April 17, 2008
obama vs. small town pa?
So now I've read Obama's comments on small-town Pennsylvanians. I have to admit I understand where he's coming from. I've said much the same thing in regard to Hazleton's immigration laws - or the attitudes of some from Lancaster County, for that matter.
However, there's a difference between me criticizing the attitudes of fellow Pennsylvanians and an outsider doing it. I still support Obama, but I wish he had spoken more carefully.
April 9, 2008
forgot to mention...
Because I'm still registered Republican, unfortunately, I can't actually make a difference in the Pennsylvania primary, when it's needed.
at the risk of being a bandwagon jumper...
I now support Obama's candidacy. This little tax policy comparison chart was what sealed the deal. The other candidates don't seem as concerned about the state of the working poor. McCain definitely seems to be following the logic of Reaganomics, which isn't really logic at all.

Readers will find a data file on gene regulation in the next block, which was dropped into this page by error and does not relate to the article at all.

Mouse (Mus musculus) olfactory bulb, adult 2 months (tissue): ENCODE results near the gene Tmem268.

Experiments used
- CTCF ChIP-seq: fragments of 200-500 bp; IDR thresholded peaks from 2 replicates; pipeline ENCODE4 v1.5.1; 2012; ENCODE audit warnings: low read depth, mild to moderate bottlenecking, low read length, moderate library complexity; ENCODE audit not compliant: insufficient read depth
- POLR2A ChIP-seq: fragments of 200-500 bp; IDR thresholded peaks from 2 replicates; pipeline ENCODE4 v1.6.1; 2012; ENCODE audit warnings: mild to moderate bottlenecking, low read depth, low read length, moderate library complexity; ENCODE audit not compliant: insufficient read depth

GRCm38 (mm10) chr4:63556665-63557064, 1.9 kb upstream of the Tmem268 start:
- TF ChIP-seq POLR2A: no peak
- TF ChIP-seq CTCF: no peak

March 1, 2008
hope for the best, prepare for the worst
I believe that America is headed for economic crisis resulting from the burden of national debt, our trade deficit, reliance upon artificial financial instruments to fund growth, and, most significantly, the coming global energy crisis. However, I am having trouble finding an article that demonstrates this without doing so in a gleeful "I told you so" manner. James Howard Kunstler is right out. However, this review at least gives a summary of his main ideas without endorsing his attitude toward the changes that may come.
I don't want to become a survivalist, but I do want to be prepared. Though I'm excited to be learning about technology and communications, I'm beginning to think I should have a backup plan in case the world is no longer in need of good web design. If the world went back to a medieval economy, I'm currently equipped to do little besides be a scholar in a monastery. And I don't think there will be many of those positions to go around.
UPDATE: Actually, on further reading, "The Post-Oil Megacity," by a Kunstler critic, promotes an alternative vision that I could get behind. My read of Kunstler is that he expects the worst to happen because he really wants us all to live a Wendell Berry-esque kind of life. But I don't think that's the only future available to us.
February 26, 2008
hard to believe the hubris of april 2003
February 9, 2008
romney no more